This is part 2 in a blog series on “Microservices and Low-Code”. In part 1, we highlighted the benefits of using microservices when developing a platform. Here is a short recap:

  • For the users of the platform, it allows scaling of independent services of your applications at run time. This results in a dynamic and cost-effective use of computing resources for your Genus applications.
  • For the developers of the platform, it will make it is easier to develop and maintain the platform since each service is small. Also, since each service is independent of others, it enables developers to work in parallel.

We also claimed that microservices exist at two levels in our low-code platform, namely at the platform level and the application level. While a future blog post will be devoted to application-level microservices, this second post of the series will focus on the platform level, i.e., how the Genus platform itself utilizes microservices.

Platform Level Microservices

At present, the Genus platform runs on almost 30 microservices. While an extensive list of services can be found in our Evaluation Guide, here are some examples:  

  • Gateway Service
  • Message Subscription Service
  • Metadata Query Service
  • Core Service
  • SQL Execution Service

We are going to go into details on each of these, and several others, how they are connected, and how they serve you as a user, developer, or partner of the platform.

But first, a couple of words about “Genus Services” and the “Genus clients”, in case you are unfamiliar with Genus.

Genus clients and Genus Services

The Genus clients are our user-facing and developer-facing software:

  • Genus Web: Our client for web browsers, for interpreting and using your applications built by Genus Studio.
  • Genus Desktop: Our native Microsoft Windows end-user client for interpreting and using your applications built by Genus Studio.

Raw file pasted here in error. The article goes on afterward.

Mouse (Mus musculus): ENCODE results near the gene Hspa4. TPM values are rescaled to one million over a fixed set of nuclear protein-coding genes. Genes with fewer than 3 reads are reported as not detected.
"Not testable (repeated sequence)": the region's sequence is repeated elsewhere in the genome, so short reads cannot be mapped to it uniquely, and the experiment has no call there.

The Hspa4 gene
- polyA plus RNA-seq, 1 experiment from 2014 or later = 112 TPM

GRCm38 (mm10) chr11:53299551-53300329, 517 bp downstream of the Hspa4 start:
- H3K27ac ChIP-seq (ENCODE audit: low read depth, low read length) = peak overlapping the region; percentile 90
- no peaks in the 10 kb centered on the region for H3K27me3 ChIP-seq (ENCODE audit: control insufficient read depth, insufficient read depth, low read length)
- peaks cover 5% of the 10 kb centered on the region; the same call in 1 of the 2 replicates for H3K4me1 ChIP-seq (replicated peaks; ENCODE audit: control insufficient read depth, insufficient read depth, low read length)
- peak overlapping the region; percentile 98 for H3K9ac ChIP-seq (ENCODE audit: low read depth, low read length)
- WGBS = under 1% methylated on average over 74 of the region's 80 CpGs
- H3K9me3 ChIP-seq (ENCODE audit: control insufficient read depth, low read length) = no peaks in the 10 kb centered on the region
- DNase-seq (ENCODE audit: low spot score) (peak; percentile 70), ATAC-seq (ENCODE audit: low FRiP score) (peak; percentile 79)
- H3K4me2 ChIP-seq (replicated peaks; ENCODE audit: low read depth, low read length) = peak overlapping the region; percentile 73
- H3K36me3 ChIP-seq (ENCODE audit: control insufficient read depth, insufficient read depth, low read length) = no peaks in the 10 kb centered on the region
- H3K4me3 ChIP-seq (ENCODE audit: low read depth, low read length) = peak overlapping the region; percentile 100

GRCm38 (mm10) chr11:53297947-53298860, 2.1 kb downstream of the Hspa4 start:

• Genus Studio: Our Integrated Development Environment (IDE) to design, build, and deploy low-code applications.

When you build an application in Genus Studio, the application model is stored in a Metadata Repository. At startup, Genus Web and Genus Desktop read this application model and, contrary to many other low-code platforms, execute your model at run-time. We also call this for real-time model interpretation.

The enabler of this real-time model interpretation is Genus Services. This is a collection of platform microservices, providing server-side application services to our software clients, end-users, and low-code application developers. Simply put, this is the set of functions needed for the clients to interpret or execute your low-code application properly.

The cooperation between Genus Web and Genus Desktop on one side and Genus Services on the other is illustrated in figure 1. All traffic from our clients is received by Genus Services through “service requests”. These requests are small data packets that contain information about which microservices to query. In the following, we will give an overall introduction to how requests are handled, before we provide some concrete examples.

Figure 1 – The Genus clients (Web, Desktop, and Studio) work closely together with Genus Services, which again connects to different kinds of storage.

Making it past Genus Services’ outer boundary

As illustrated in figure 2, a request will first hit the Ingress and Load Balancer. The load balancer will route requests into the Kubernetes cluster, while the Ingress routes the requests to the correct microservices in close cooperation with the Gateway Service.

The Gateway Service works closely with the Authentication Service to let users gain access to further microservices. The Authentication Service maps user accounts to one or more identity providers, like Active Directory FS (ADFS), Azure AD, Facebook, Google, and more. For details, have a look here.

Figure 2 – A request (red) from the Genus Web client making it past Genus Services’ outer boundary

At this point, our microservices know who you are and have assigned a security token that your request carries along on its way to other microservices.

However, we still need to determine which functionalities and data you are allowed to access. The access is determined by the Authorization Service, which interprets permissions (connected to your user account) inside your application’s security model and stops further access if you are not allowed to pass through.

The Gateway Service, the Authentication Service, and the Authorization Service, as well as all Genus microservices, read your application model by accessing another of our microservices, namely the Metadata Query Service (which could have been named ‘Model Query Service’ since Model and Metadata are synonyms).